Restaurants and small biz near Amazon HQ show signs of life as tech giant adjusts remote work rules


Amazon’s Banana Stand is back in action at the company’s HQ in Seattle as workers begin their return to the office. (GeekWire Photos / Taylor Soper)

Cinque Terre Ristorante had revenue streams nearly cut off when thousands of Amazon employees started to work remotely in March 2020. But nearly a year-and-a-half later, the restaurant just reopened for daily lunch this week after seeing increased foot traffic around its location on Amazon’s campus near downtown Seattle.

“I don’t think it’s slowly getting back to normal,” said Michael Barnett, general manager of Cinque Terre. “I think it’s quickly getting back to normal.”

Alonso Sanchez, a front-of-house manager at Mamoon, shared similar sentiments. The Middle Eastern eatery also relies heavily on Amazon employees who come to the office — 70% of its business is tied to Amazon, Sanchez said.

“Today is really busy,” he said on Thursday as a small line formed outside, just across the street from Amazon’s Spheres. “It’s not quite normal, but we’re getting there for sure.”

Amazon corporate employees have been coming back to the office as COVID-19 case rates slow and more people receive vaccinations; 70% of Washington state residents now have at least one dose. The energy on and around its campus this week was certainly a change from the ghost town vibes a year ago. And it’s good news for the restaurants and other small businesses that were decimated during the pandemic as tech workers stayed home.

But reaching pre-pandemic levels of sales might not be feasible given Amazon’s new return-to-work plans for corporate employees.

A lone dog owner and his pal near Amazon’s Spheres in Seattle on Thursday.

This week the company issued new guidance that will allow for a mix of remote and in-person work. Amazon told employees that its new baseline will be three days a week in the office and the option to work remotely up to two days a week.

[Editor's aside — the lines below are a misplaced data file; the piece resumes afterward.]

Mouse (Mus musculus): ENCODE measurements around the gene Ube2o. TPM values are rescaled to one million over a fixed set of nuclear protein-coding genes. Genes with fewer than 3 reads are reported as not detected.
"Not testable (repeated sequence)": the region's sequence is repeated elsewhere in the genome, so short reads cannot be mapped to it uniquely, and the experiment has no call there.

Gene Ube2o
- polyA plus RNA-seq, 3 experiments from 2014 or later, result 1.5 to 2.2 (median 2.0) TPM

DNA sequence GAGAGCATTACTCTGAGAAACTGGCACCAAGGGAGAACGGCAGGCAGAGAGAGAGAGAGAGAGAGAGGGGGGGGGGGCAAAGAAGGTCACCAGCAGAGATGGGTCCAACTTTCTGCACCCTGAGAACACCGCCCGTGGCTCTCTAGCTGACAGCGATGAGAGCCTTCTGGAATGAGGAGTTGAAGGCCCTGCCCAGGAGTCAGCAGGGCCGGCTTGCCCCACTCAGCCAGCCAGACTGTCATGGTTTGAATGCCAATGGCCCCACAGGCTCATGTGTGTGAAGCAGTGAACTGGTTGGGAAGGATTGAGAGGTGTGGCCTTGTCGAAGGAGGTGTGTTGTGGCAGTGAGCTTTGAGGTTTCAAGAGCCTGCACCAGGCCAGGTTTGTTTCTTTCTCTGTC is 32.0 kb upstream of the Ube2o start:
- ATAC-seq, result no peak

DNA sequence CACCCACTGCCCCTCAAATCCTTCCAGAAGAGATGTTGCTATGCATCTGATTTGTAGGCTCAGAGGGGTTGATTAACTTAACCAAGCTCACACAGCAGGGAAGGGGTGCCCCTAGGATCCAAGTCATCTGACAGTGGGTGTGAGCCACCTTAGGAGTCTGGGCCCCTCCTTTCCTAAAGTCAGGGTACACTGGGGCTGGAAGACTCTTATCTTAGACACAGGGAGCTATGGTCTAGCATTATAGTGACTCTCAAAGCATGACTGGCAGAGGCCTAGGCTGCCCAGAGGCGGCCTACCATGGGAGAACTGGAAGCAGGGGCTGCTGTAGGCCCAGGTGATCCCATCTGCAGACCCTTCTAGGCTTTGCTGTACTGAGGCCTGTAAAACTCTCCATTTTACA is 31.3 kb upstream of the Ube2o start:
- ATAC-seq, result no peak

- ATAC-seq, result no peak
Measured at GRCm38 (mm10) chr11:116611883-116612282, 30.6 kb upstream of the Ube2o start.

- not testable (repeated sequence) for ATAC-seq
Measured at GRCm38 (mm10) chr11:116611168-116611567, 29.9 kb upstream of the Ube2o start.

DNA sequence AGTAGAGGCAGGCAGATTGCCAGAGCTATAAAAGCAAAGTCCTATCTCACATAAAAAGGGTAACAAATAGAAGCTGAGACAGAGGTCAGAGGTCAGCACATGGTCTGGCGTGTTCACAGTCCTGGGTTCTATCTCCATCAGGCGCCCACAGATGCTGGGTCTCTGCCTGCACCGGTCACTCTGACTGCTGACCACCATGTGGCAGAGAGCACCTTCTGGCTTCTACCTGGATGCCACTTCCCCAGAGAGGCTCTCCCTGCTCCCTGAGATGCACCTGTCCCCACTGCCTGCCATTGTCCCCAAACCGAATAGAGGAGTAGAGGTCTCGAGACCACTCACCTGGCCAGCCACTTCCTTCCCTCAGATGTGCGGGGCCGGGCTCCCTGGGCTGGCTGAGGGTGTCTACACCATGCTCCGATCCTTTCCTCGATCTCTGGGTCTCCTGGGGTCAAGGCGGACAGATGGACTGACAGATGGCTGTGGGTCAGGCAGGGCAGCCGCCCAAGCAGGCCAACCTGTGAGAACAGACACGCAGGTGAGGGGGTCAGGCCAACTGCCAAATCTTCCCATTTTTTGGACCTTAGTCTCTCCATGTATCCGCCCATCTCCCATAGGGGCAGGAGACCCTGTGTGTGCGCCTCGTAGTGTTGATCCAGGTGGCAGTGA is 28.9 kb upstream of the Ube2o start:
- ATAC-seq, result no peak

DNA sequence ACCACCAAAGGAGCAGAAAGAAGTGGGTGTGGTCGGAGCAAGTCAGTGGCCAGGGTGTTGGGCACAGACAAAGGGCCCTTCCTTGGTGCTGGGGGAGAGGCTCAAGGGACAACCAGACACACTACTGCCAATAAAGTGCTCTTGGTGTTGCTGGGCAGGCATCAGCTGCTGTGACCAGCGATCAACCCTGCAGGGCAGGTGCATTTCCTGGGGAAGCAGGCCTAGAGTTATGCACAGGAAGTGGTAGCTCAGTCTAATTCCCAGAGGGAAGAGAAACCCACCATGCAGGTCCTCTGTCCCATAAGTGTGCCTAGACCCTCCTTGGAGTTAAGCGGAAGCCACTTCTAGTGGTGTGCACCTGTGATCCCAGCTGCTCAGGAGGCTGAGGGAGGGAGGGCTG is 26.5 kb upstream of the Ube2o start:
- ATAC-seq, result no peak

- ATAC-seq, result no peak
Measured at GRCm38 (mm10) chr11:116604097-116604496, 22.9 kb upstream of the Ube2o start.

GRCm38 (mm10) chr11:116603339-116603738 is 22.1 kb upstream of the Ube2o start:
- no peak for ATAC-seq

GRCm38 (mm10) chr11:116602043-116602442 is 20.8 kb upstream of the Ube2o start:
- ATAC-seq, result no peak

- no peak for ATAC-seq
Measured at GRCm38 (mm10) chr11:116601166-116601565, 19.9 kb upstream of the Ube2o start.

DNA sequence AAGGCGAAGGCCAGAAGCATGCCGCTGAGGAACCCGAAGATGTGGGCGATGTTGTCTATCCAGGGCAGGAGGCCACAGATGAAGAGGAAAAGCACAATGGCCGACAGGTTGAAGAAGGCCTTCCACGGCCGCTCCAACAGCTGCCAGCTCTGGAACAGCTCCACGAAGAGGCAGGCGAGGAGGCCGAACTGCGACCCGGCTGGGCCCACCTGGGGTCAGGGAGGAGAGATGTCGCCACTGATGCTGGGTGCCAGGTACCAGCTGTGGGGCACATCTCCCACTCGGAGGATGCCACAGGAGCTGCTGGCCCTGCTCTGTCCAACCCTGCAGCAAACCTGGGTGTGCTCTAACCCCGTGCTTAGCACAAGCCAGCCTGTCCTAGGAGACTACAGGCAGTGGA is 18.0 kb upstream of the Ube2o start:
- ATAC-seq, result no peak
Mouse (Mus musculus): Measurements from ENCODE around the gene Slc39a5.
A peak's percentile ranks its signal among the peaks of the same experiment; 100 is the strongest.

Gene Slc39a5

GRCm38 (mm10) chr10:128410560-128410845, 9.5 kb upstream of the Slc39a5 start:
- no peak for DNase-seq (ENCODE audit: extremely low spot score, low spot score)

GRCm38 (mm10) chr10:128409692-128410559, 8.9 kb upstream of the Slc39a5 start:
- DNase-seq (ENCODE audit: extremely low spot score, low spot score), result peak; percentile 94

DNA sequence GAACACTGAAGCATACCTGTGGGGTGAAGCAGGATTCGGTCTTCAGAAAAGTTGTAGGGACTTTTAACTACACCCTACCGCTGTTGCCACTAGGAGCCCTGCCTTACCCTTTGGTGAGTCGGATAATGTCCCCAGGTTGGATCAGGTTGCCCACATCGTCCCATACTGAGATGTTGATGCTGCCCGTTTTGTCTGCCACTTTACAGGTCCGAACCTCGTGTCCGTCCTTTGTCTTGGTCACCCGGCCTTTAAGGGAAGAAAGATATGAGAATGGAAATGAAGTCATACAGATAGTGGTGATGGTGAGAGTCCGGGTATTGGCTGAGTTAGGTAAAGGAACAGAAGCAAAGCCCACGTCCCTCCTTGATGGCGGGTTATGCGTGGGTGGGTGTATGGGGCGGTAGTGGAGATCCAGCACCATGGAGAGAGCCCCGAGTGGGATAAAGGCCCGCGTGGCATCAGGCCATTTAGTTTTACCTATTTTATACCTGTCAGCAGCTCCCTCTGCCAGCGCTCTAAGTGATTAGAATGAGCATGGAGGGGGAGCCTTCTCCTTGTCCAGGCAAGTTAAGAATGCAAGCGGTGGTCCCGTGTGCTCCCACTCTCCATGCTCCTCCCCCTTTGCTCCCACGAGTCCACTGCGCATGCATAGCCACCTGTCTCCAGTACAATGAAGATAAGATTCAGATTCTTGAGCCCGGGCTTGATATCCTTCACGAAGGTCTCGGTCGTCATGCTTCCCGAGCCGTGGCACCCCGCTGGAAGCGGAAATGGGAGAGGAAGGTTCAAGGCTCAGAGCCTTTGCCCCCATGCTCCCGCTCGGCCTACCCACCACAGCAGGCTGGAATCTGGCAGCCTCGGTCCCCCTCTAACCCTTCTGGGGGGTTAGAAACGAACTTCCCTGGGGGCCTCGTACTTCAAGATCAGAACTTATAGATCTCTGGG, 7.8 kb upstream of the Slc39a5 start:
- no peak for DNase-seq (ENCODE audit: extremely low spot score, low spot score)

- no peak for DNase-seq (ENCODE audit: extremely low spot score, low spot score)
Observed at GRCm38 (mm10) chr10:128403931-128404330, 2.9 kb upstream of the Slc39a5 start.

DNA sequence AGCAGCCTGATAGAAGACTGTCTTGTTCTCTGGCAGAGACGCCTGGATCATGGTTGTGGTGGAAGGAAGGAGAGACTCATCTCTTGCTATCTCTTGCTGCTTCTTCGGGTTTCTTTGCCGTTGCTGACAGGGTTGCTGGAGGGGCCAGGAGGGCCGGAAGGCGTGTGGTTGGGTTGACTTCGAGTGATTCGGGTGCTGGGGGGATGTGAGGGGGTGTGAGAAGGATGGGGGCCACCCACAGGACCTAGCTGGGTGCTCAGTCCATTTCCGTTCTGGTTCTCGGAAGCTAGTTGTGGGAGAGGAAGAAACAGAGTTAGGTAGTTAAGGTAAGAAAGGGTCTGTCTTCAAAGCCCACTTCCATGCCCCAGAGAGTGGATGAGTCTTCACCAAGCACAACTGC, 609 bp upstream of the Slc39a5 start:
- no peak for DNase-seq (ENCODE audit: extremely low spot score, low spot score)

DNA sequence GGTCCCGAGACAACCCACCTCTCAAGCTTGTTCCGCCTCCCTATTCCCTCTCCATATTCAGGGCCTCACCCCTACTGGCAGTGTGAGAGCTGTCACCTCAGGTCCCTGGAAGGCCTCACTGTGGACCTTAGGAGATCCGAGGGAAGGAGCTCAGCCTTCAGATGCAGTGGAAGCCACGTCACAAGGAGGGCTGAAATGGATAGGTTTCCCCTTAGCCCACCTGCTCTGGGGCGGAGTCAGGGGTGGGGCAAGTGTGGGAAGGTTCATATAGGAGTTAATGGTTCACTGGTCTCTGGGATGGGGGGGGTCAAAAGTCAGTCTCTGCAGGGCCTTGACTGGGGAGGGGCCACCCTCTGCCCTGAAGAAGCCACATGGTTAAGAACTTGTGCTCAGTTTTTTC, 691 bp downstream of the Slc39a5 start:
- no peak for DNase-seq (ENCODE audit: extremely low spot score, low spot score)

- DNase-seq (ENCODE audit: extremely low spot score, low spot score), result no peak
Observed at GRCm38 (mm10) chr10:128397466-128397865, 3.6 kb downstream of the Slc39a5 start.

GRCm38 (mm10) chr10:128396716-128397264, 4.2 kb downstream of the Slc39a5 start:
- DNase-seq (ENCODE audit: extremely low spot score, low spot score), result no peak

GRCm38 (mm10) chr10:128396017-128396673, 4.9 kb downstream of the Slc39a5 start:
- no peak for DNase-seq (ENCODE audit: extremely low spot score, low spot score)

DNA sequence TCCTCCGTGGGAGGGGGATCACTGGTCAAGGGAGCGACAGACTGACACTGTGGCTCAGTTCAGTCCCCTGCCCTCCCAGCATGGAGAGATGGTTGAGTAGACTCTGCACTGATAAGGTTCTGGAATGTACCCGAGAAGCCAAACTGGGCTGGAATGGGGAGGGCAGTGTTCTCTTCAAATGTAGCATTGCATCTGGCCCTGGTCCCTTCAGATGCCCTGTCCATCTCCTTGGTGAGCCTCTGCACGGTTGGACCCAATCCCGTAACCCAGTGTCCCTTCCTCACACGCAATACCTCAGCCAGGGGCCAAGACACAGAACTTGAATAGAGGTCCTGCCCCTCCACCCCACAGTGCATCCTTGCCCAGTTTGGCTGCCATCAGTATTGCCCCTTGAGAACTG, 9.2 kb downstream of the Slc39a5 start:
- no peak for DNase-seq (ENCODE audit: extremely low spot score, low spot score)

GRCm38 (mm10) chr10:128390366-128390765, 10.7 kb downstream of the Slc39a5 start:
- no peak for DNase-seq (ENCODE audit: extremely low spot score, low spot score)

The new plan backs away from communication in March which touted a “return to an office-centric culture.” The shift reflects how Amazon and other employers are grappling with how to once again fill office space without alienating workers who have adopted new remote life and work styles.

But having more than 40,000 workers come to campus at least half of the week still provides a sense of relief for local businesses, including the hotels, salons, doggy daycares, and others that rely on Amazon.

“Amazon workers coming back to the office have definitely boosted our flow throughout the day,” said Mackenzie Hughes, shift manager for Joe & the Juice, a smoothie shop on the bottom of Amazon’s 37-story re:Invent building.

More than 70% of downtown businesses that existed before the pandemic hit have now reopened, according to the DSA.

“Workers are coming back to downtown and our restaurants, retailers and arts and culture venues need them to return,” said Jon Scholes, president and CEO of the Downtown Seattle Association. “This is an essential component of downtown’s recovery.”

The graphs above show the average daily presence of office workers and average daily foot traffic in downtown Seattle since January 2020.

Amazon’s new plan might actually be preferred for some small businesses that aren’t quite ready to handle a rush of customers. Cinque Terre’s Barnett called the return of office workers a “double-edged sword” given that the restaurant is having trouble hiring staff. It’s one of many restaurants that are struggling to bring back workers.

Isaac Lopez and Jamie Flores (right) at their taco truck on Amazon’s South Lake Union campus.

Isaac Lopez has helped run a taco truck for more than a decade, opening up for lunch everyday at Amazon’s South Lake Union campus. He was able to keep the engine running and is now hoping things get back to normal. But he’s staying cautious.

If there’s any lesson from the past 18 months, it’s that you can’t predict the future.

“We’re a little more busy and we had to hire a third person,” Lopez said. “But we don’t want to get our hopes up. You never know.”





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